Unilever (NYSE:UN) reported first-quarter earnings before the market opened on Thursday. Sales for the period were roughly flat year over year as growth for U.S. sales were offset by weakened performance in emerging markets. 

Unilever's sales for the first quarter came in just short of the average analyst target, with sales climbing 0.2% year over year to hit 12.4 billion euros. However, management suspended its guidance for the full-year period, and the company's stock has dipped following the earnings release and guidance cancellation.

A grocery shopper wearing a face mask.

Image source: Getty Images.

What's next for Unilever?

Prior to suspending its targets for 2020, Unilever had guided for sales growth that was in the lower half of the multi-year 3% to 5% range, progress toward hitting its 20% underlying operating margin target, and strong cash flow. Uncertainty stemming from the novel coronavirus pandemic prompted the company to rescind its target for the year, but management did reaffirm commitment to its quarterly dividend.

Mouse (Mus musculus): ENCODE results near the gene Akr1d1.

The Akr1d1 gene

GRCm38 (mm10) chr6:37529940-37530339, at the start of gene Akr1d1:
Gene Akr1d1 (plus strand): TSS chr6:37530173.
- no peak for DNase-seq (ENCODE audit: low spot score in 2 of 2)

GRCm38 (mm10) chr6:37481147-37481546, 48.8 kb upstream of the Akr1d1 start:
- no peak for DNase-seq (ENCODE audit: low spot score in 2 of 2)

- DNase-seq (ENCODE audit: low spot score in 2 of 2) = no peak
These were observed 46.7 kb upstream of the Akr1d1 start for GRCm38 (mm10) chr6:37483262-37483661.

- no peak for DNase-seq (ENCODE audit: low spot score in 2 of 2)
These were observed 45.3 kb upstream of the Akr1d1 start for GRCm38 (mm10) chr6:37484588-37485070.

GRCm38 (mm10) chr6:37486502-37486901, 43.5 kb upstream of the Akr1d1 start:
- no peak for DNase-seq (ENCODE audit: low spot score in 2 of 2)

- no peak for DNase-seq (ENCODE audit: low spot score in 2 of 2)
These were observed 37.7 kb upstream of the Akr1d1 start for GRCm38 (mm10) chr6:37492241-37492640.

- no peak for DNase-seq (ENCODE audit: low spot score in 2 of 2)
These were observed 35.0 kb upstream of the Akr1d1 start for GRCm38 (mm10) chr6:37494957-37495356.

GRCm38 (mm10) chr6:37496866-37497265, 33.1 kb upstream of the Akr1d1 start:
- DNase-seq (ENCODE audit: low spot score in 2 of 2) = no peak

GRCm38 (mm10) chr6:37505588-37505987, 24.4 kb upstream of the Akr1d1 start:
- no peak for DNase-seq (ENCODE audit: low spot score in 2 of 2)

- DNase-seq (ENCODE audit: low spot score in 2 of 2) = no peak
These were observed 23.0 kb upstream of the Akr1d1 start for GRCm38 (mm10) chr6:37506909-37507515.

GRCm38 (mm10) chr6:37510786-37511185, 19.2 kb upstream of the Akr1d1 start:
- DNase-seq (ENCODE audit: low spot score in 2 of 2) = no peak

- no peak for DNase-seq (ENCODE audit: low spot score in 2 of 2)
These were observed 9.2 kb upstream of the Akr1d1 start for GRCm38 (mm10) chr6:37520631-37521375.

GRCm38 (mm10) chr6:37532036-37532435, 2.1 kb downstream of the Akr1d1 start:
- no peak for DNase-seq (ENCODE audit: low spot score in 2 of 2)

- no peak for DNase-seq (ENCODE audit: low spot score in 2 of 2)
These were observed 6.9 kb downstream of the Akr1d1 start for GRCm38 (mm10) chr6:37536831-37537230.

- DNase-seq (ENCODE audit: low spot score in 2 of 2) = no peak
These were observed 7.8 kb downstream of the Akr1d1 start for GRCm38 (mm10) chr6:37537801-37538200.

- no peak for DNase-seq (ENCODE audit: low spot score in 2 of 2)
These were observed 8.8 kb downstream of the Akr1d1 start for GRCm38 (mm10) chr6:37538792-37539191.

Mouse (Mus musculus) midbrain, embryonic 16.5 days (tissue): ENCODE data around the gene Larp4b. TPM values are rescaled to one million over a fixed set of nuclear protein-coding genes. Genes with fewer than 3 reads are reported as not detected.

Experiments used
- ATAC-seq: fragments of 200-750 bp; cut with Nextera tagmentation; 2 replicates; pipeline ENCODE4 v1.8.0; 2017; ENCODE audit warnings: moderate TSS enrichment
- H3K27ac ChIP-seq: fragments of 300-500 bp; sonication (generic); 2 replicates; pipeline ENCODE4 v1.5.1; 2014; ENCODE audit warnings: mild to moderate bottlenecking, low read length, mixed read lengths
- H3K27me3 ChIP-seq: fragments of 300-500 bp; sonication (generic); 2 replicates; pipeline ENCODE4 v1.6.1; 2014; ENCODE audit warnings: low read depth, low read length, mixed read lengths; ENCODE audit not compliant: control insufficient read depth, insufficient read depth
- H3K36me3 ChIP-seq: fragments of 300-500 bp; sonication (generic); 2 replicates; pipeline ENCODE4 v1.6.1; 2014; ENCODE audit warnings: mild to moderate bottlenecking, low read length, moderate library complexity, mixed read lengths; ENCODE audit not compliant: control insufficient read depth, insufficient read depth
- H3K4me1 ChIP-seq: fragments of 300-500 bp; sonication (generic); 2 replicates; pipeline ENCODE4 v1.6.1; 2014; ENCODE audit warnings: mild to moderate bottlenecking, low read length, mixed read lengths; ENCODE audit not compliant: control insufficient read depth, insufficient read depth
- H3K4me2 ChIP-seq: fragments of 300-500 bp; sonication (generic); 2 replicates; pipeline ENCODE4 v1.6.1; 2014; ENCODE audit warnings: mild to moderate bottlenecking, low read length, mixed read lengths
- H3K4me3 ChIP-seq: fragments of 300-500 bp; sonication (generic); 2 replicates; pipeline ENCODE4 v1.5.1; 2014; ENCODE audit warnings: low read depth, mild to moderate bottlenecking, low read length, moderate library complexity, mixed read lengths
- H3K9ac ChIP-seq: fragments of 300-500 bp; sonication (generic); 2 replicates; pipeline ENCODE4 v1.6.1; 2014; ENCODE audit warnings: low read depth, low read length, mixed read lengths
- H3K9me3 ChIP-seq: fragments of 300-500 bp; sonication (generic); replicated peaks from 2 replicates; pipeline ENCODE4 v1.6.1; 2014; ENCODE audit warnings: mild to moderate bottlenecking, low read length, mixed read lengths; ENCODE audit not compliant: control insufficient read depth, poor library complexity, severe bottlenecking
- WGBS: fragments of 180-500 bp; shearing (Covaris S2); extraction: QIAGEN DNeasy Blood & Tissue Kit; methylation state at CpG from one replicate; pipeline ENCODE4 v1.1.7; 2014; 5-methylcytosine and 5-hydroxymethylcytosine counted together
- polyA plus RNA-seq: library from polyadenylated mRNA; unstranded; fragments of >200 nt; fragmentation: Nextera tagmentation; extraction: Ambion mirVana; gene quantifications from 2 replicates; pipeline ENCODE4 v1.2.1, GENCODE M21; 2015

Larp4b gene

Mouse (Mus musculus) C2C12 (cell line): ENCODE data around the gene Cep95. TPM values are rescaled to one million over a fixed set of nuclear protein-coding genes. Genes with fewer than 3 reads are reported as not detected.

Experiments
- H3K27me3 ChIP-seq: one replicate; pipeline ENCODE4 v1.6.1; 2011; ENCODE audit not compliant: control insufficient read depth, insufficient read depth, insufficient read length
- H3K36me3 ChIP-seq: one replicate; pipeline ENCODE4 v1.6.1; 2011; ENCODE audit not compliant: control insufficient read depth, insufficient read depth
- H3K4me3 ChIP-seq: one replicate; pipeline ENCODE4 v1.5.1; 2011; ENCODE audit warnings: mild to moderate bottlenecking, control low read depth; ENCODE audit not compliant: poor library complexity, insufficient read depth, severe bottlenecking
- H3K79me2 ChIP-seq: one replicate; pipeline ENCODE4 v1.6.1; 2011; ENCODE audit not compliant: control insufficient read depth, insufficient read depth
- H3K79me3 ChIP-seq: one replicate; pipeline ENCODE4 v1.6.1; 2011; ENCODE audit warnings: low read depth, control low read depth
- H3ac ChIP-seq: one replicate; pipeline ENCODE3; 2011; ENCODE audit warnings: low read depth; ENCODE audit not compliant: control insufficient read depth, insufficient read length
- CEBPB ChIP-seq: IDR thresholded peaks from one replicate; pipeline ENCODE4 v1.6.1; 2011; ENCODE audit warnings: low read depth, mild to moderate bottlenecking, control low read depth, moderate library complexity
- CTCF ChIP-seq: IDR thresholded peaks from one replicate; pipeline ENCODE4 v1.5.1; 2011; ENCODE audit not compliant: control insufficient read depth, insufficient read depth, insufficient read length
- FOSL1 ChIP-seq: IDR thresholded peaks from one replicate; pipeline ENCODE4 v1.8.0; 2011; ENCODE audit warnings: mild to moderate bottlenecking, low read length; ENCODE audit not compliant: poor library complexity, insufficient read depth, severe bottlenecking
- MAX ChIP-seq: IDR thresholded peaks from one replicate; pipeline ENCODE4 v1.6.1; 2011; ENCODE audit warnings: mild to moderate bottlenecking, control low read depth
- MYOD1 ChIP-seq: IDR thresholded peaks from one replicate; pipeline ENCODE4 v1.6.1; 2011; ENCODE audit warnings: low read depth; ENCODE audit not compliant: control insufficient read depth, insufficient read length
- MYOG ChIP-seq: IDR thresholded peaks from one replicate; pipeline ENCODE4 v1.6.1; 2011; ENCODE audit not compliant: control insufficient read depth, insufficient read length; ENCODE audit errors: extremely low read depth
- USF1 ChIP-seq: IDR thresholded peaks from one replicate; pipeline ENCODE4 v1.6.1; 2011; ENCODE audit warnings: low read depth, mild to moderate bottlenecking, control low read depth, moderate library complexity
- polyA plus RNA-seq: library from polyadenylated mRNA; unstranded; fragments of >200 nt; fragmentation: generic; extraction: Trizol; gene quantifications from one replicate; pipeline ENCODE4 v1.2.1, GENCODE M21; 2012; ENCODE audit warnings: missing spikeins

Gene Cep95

Unilever is seeing demand patterns shift in response to conditions created by the novel coronavirus, and the company is now looking at ways to reduce costs in response to the unprecedented circumstances. While the business did see tailwinds in the U.S. market stemming from consumers stockpiling some goods, sales for key product categories including ice cream saw substantial declines at the global level. The company's factories remain in operation, and management has stated that production is being shifted to areas (including foods and hand sanitizers) that are seeing increased levels of consumer demand.